Metropolitan Kyrillos: Memory Eternal !
He was born on 13 February 1943 at Alton in Hampshire. His father was an engineer and his mother was a schoolteacher. In 1956 he gained a Hampshire County Council bursary place at Winchester College, where he won prizes in divinity and history, before going on to study theology at Corpus Christi College, Cambridge, under Norman Sykes and Owen Chadwick. Inspired to seek ordination he went to Cuddesdon when Robert Runcie’s was the Principal. He received a Philip Usher scholarship enabling him to spend a year travelling and living among Orthodox Christians. This was to include not just the Byzantine, but also the Oriental Orthodox churches and led him to visit the Syriac communities in Turkey and Armenia. A later three-month stay at the Coptic monastery of St. Macarius in Egypt left him with a deep affection for Coptic Christianity and monasticism, although he did not follow the monastic path himself.
Following ordination as deacon and priest in 1968-69, he served as Assistant Chaplain at New College, Oxford, which set the tone of his future ministry, which was to be in academia rather than parochial. In 1972 he became Chaplain, Fellow, and Tutor in Theology at Keble College, a position he was to occupy for the next 22 years. During this time he established many friendships and showed a deeply pastoral ministry as well as supporting Oxford’s rich Tractarian tradition by serving as chairman of the governors of the ecumenical House of St Gregory and St Macrina, and later of both Pusey House and of St Stephen’s House. In collaborated with Bishop Rowan Williams and the former Catholic Apostolic, Bishop Kenneth Stevenson, he was responsible for the 2001 compilation of “Loves Redeeming Work; The Anglican Quest for Holiness”, an anthology of traditional Anglican spirituality.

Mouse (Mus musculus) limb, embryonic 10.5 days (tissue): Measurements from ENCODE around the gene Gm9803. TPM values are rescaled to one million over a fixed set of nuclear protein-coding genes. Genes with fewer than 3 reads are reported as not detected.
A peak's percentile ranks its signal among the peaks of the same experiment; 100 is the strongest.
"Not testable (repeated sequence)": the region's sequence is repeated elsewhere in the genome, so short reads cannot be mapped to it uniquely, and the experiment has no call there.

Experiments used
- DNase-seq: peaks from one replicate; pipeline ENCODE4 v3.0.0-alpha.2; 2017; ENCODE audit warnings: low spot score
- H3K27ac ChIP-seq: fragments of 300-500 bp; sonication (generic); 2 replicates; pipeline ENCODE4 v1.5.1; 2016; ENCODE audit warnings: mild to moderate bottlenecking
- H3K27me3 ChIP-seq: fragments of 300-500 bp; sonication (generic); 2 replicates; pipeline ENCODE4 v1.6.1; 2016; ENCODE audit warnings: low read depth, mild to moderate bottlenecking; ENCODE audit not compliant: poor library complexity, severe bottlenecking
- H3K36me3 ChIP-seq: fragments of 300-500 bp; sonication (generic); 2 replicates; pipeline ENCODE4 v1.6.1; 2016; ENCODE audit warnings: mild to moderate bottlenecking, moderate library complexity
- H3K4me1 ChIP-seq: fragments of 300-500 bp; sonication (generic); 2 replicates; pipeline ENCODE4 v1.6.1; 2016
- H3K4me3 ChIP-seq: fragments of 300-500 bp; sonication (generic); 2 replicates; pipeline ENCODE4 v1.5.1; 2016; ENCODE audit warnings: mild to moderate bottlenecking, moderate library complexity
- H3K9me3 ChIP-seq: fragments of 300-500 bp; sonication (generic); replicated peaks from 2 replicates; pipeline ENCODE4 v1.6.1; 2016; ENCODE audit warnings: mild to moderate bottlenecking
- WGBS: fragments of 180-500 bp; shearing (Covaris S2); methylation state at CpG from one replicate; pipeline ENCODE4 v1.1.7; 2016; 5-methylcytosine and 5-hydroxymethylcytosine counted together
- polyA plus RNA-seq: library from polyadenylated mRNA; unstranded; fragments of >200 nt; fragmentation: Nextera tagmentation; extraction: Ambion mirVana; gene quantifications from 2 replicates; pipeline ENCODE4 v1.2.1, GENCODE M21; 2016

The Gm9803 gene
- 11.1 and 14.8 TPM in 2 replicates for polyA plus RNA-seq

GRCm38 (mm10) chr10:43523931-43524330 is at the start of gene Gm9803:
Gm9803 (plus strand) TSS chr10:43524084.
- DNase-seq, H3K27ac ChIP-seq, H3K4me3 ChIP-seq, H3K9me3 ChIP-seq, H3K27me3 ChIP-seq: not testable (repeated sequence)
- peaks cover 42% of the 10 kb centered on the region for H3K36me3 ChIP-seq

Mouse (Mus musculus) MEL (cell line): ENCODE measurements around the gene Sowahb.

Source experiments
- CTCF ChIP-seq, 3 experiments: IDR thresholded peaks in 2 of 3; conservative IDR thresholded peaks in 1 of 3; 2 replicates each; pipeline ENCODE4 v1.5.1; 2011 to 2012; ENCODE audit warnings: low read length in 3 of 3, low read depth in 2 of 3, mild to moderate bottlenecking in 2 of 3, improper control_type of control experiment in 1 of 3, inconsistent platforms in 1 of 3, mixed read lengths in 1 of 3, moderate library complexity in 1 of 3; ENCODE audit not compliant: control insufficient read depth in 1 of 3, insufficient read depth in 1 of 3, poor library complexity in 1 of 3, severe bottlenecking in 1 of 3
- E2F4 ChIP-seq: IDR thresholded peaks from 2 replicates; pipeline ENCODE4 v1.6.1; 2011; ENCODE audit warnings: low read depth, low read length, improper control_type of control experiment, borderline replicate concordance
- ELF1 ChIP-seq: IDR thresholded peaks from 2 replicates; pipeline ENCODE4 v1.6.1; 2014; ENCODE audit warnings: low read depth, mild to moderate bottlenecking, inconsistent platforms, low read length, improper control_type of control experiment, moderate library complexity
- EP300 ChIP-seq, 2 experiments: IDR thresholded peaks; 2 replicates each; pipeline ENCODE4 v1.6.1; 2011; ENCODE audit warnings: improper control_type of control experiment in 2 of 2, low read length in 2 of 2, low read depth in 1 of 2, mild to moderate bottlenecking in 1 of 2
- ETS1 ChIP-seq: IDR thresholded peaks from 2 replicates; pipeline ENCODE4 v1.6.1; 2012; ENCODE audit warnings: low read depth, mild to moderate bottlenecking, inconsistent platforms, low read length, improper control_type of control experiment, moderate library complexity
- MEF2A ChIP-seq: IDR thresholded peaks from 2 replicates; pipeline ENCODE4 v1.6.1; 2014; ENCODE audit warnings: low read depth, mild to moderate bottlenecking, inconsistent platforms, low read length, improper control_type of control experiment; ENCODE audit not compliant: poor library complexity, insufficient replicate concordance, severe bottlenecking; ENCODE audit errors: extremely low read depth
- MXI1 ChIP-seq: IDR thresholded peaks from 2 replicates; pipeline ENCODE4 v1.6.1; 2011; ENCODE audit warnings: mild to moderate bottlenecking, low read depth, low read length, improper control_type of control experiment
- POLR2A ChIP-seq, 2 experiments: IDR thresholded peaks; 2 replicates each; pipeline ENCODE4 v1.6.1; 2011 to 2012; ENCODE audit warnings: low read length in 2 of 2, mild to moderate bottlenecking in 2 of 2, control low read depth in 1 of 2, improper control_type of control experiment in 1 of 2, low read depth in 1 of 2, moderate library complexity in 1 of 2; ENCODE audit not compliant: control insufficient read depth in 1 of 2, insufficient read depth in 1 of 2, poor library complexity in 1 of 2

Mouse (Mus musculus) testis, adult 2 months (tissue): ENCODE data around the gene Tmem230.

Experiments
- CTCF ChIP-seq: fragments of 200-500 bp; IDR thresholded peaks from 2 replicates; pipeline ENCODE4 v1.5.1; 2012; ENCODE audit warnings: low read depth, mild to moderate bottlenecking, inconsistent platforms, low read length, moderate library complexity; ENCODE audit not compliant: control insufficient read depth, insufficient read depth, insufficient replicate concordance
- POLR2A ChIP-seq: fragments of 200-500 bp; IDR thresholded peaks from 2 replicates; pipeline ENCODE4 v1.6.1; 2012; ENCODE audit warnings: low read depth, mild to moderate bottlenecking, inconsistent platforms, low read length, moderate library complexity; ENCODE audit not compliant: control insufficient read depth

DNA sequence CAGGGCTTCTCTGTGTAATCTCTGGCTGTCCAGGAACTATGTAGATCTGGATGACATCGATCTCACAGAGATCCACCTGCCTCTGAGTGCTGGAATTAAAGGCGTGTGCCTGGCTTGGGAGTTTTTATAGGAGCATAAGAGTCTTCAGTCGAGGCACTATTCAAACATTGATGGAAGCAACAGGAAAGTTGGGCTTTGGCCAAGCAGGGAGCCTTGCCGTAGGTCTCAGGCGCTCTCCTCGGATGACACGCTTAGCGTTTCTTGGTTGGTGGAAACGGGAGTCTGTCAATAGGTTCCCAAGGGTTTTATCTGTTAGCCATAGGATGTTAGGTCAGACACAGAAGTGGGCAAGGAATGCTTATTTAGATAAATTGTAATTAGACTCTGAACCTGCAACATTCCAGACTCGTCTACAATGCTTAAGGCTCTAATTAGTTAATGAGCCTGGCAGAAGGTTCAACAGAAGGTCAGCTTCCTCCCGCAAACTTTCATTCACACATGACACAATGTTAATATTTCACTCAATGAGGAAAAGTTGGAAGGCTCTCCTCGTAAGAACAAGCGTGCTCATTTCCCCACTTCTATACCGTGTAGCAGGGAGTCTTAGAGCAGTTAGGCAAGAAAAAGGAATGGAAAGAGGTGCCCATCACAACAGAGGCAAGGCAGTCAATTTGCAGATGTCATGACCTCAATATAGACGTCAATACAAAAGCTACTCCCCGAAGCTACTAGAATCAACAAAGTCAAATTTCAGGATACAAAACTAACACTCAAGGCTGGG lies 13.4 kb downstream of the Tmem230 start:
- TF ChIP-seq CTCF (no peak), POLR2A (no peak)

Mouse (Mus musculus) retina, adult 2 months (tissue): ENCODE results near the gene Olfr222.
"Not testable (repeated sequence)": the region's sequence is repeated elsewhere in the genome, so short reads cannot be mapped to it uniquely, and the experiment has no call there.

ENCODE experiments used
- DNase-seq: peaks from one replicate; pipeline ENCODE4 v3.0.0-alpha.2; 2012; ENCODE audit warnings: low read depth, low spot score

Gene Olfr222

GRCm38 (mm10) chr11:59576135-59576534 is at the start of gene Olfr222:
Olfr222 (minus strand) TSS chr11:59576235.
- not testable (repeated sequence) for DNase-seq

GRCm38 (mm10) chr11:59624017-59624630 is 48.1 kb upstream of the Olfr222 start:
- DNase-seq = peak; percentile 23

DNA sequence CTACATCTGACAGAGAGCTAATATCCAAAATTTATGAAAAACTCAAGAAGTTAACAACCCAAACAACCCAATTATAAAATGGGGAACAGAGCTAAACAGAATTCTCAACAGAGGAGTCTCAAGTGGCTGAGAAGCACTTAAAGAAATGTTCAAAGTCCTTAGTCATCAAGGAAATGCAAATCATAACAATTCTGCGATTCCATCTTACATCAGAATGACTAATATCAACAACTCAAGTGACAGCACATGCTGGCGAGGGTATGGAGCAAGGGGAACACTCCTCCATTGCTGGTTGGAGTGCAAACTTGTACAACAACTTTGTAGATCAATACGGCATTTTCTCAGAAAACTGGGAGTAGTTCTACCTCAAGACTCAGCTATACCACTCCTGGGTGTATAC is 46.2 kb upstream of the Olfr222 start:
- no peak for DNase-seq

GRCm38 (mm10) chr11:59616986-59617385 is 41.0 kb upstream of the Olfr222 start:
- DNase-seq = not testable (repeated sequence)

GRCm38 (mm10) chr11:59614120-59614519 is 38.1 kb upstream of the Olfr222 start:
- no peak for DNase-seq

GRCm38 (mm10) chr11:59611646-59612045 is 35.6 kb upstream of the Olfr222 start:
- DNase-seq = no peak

He also sat on many of many committees and commissions, both local and international, for dialogue with the Eastern and Oriental Orthodox churches, where his courtesy and friendliness was much appreciated. As an academic he always made good use of the long summer vacations to travel to exotic destinations, not always to Christian shrines and he sustained these links as a bishop.
He was consecrated as the Suffragan Bishop of Basingstoke, in Winchester diocese, in 1994, and in 2001 was translated to the See of Gibraltar in Europe. Abba Seraphim was present at St. Margaret’s, Westminster, on 18 October 2001, when he was formally commissioned as Bishop of Gibraltar by Archbishop Rowan Williams. He retired in November 2013, after which he served as an Assistant Bishop in the dioceses of Chichester and Portsmouth.
Memory Eternal !